When I debug my C++ program, I set a breakpoint on the
main function. When the program starts running, it seems to have skipped several lines of source before the line at which it stops. What's the problem?
Your program is probably compiled with optimisation enabled, which means that the lines of source are not necessarily sequentially translated into machine code. Under optimisation, the execution of different parts of the source code can be re-ordered and interleaved - this is likely what you're seeing.
If you want to step through your source code in a simple, sequential line-by-line manner you will need to compile with no optimisation (
Alternatively, if you understand machine code you can use:
which will show you the disassembly of the code that the debugger is stopped on alongside the source code line it belongs to.
You seem to have symbols for your program, as GDB happily reads them. However, do you have the source in the original place or are you perhaps debugging on a different machine?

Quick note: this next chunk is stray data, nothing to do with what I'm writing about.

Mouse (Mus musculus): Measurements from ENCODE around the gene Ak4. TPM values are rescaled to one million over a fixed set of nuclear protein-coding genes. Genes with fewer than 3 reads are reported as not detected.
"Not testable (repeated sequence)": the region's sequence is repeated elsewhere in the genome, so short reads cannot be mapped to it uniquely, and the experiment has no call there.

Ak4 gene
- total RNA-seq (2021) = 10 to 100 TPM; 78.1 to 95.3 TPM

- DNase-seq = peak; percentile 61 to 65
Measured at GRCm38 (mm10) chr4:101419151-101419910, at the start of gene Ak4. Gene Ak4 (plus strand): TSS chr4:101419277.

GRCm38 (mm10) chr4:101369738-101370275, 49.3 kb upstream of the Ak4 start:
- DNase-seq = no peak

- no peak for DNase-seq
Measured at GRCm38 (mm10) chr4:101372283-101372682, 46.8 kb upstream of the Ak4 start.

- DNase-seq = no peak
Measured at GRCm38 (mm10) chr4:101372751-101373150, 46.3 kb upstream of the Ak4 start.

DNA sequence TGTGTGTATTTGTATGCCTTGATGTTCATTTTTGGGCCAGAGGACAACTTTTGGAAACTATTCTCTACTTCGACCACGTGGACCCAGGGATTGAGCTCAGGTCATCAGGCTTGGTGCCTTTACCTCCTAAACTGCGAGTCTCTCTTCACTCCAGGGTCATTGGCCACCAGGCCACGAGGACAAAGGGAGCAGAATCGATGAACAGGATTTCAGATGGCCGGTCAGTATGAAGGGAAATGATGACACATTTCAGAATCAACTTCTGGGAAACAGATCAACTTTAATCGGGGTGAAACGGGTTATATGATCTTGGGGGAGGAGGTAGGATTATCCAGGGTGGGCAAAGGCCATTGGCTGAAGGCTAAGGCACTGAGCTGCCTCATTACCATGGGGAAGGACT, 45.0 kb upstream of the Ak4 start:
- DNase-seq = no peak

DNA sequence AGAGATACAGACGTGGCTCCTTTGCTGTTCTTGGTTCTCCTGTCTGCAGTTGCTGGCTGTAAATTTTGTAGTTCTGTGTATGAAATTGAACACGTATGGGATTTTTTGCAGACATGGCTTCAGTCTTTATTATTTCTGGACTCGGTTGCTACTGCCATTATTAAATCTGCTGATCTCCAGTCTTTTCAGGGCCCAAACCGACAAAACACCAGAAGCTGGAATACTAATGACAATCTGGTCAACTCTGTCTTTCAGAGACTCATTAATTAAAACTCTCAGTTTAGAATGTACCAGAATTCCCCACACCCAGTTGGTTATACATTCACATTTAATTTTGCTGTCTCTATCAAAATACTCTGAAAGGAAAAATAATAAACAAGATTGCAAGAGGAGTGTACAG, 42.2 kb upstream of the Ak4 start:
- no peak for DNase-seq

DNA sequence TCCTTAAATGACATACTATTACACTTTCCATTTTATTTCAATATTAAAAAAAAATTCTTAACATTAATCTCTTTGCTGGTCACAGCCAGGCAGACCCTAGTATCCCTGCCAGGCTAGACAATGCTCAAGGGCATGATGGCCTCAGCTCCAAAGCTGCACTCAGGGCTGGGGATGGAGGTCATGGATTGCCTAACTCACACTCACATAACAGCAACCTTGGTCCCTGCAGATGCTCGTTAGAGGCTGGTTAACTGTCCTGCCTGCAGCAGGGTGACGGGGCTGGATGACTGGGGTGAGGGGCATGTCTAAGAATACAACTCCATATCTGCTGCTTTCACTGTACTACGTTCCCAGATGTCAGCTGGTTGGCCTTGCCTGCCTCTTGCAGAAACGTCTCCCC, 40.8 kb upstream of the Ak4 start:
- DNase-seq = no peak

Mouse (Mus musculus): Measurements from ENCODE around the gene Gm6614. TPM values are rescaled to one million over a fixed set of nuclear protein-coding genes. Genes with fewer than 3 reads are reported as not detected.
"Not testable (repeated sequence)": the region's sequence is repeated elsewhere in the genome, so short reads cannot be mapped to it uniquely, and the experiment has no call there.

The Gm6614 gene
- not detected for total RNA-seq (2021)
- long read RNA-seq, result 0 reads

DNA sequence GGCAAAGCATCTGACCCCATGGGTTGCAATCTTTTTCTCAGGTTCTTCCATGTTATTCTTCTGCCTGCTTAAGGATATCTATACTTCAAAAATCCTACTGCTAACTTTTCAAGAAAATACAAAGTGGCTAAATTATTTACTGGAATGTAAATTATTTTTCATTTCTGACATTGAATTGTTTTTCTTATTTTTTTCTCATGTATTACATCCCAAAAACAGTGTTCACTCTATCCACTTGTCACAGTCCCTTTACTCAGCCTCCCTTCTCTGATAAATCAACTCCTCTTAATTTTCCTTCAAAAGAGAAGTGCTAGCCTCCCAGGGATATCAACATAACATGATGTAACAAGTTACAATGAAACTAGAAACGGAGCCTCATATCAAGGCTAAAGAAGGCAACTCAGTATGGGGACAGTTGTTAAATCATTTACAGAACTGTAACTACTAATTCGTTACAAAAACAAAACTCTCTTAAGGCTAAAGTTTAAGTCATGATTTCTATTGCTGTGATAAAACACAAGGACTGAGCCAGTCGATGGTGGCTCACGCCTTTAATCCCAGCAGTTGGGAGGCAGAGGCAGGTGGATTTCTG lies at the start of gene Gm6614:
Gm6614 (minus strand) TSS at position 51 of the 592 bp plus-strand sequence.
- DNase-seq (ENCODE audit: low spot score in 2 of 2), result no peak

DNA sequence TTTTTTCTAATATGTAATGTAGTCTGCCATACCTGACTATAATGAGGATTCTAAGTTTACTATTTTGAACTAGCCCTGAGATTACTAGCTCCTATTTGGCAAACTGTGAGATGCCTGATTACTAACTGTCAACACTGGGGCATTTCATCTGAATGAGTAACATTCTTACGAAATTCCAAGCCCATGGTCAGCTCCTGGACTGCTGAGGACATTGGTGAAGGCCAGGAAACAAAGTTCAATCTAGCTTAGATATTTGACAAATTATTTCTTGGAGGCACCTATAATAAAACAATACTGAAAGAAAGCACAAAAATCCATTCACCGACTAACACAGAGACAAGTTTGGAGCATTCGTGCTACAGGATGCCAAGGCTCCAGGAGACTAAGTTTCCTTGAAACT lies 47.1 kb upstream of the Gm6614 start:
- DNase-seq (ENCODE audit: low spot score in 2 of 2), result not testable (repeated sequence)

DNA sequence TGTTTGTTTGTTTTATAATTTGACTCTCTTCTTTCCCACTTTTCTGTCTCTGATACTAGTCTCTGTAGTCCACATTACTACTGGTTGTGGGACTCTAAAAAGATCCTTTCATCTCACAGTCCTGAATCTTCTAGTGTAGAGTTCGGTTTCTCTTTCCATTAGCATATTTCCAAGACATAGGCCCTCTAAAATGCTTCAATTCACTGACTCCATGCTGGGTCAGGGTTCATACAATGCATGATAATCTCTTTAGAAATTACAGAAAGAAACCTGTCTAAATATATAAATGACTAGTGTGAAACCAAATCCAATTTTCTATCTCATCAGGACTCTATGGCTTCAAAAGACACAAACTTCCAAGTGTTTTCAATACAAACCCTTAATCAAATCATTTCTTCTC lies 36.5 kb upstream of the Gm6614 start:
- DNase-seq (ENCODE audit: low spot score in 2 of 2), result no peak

give you when you enter it on the command prompt? It should give you something along the lines of:
if GDB has debug symbols and source available.
From the output, however, it looks like this part should be fine, so caf is likely right that this is about the optimization level of your compiler.
Keep in mind that this is the very reason for debug versus release settings. During development you'll perhaps want
Either way if you are serious about software development and consequently debugging, you should learn the very basics of the assembly language for your target CPUs. Why? Because sometimes the optimizer, especially in GCC, goes haywire and does stupid things even when you tell it to not trust your code, such as with
How to see the assembly code in GDB
As pointed out by caf you can use
which sets an automatic display for the program counter (